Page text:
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Quoting BahaHurican:
Re the disappearance of wildlife, my dad likes to tell the story of the hurricane (I think it was Donna) that blew all the birds and insects off Mayaguana....
I think the worst thing about the wildlife here would be losing the parrots as the ones we have here are native only to the Cayman Islands as are the blue iguanas. Hopefully they will both be okay if we have a very active season although we were affected by several hurricanes in 2005 and 2008 the wildlife was not as badly damaged as it was after Ivan.
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Quoting auburn:


You have to hand it to the Admiral for not busting out in laughter though...
Especially if the guy was actually trying to be a jokester. Either way the admiral prolly bust a gut afterwards...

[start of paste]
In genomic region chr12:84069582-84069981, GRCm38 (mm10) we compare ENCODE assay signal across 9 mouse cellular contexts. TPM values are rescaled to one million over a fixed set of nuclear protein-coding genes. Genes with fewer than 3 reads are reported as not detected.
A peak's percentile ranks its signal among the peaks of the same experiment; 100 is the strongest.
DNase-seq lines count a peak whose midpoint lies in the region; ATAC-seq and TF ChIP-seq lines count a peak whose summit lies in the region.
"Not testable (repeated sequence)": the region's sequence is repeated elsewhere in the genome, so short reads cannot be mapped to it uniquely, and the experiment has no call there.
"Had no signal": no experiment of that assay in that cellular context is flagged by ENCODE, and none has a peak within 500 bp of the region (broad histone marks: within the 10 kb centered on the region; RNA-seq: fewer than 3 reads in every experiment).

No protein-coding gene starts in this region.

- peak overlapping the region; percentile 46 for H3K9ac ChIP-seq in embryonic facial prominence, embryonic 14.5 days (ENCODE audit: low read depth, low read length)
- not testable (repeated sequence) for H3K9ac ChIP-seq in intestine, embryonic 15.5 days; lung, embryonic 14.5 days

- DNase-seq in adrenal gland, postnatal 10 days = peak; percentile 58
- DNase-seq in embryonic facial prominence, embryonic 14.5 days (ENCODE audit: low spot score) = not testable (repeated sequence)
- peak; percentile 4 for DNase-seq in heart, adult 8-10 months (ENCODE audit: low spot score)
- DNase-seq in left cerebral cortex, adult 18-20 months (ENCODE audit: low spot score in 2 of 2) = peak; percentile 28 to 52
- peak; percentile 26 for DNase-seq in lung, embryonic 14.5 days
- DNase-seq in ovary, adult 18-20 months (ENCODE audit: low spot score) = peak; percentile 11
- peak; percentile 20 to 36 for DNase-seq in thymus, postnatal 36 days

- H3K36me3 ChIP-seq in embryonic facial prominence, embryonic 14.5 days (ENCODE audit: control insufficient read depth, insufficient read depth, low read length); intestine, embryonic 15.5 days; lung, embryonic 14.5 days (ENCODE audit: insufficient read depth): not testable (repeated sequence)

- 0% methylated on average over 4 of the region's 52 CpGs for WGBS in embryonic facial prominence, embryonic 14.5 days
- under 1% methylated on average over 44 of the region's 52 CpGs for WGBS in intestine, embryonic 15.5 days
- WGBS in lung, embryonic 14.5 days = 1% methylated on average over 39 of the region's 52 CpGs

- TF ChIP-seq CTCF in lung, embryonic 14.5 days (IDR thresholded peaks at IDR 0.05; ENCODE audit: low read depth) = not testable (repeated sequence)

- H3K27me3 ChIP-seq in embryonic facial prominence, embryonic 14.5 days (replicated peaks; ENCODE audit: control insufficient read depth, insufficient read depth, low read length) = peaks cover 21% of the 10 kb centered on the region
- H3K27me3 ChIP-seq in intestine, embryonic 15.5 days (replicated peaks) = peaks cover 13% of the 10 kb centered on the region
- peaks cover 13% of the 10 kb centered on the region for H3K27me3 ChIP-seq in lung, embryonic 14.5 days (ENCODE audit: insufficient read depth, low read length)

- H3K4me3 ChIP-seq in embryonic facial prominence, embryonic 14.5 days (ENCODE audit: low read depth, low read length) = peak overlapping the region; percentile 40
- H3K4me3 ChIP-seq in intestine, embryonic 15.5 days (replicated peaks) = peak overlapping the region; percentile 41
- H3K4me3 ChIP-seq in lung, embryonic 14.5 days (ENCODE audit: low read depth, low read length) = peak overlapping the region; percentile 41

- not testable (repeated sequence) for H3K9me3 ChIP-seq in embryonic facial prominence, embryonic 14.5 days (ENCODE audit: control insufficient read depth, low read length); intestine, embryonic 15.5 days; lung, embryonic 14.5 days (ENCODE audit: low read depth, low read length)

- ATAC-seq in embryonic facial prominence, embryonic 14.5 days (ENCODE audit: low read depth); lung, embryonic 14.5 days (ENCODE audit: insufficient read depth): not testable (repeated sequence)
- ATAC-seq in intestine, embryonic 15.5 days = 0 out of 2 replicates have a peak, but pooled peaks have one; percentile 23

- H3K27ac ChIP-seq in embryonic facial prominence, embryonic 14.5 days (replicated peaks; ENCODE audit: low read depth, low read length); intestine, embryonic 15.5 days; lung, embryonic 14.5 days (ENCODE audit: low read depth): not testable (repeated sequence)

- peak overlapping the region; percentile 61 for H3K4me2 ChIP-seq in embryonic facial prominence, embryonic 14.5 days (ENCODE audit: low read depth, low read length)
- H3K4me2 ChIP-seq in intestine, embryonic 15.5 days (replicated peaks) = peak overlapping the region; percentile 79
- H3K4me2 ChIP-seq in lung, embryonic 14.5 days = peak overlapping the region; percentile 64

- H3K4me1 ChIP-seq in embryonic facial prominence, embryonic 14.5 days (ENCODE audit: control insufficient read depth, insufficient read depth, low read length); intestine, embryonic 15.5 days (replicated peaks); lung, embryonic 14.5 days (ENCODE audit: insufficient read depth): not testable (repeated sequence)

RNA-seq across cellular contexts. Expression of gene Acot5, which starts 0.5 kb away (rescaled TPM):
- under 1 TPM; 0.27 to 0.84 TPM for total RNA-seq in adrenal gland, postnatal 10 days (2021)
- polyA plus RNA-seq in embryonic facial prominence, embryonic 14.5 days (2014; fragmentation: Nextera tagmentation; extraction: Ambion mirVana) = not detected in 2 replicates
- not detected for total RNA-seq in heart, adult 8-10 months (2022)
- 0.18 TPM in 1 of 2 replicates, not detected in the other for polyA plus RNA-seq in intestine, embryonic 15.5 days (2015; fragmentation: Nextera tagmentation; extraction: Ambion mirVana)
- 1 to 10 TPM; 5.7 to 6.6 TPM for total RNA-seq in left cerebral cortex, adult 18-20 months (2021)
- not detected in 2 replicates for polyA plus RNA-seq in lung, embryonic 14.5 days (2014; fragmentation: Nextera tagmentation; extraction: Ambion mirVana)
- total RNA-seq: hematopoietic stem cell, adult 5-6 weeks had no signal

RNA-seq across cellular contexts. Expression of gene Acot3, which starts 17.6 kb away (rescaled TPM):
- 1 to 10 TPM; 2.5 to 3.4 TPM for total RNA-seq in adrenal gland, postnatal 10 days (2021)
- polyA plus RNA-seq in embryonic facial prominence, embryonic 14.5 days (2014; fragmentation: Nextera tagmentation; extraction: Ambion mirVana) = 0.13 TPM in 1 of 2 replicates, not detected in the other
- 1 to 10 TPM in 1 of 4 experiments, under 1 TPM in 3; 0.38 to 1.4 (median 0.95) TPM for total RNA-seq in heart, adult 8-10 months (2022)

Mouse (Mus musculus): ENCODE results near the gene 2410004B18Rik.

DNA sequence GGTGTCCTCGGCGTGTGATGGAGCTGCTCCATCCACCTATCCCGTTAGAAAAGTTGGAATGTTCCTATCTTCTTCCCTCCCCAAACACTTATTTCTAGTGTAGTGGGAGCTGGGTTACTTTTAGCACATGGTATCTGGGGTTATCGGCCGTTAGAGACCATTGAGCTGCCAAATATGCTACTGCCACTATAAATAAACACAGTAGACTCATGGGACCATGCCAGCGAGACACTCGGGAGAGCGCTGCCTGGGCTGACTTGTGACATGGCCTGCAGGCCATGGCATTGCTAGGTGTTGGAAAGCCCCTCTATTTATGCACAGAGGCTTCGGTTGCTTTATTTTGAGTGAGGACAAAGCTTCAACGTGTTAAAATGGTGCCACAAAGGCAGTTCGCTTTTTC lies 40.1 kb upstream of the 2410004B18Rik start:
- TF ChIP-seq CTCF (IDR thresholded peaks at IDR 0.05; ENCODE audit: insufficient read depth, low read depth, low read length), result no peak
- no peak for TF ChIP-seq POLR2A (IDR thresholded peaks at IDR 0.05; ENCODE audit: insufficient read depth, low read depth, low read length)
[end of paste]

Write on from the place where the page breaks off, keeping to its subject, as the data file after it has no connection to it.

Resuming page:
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Quoting Levi32:


Well, my money's on air pressure.

Dec-Feb 2008-2009 average sea-level pressure anomalies:



Dec-Feb 2009-2010 average sea-level pressure anomalies:



Except 2005 doesn't make sense....but I don't know what the mangoes were doing in 2005. Maybe someone knows.

Dec-Feb 2004-2005 Sea-level Pressure Anomalies:

Member Since: November 24, 2005 Posts: 635 Comments: 26647
Re the disappearance of wildlife, my dad likes to tell the story of the hurricane (I think it was Donna) that blew all the birds and insects off Mayaguana....
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323. auburn (Mod)
Quoting hydrus:
Auburn- I saw that clip on t.v. I simply could not believe what I was hearing. Our government official hard at work. lol


You have to hand it to the Admiral for not busting out in laughter though...
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Auburn- I saw that clip on t.v. I simply could not believe what I was hearing. Our government official hard at work. lol
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Quoting BahaHurican: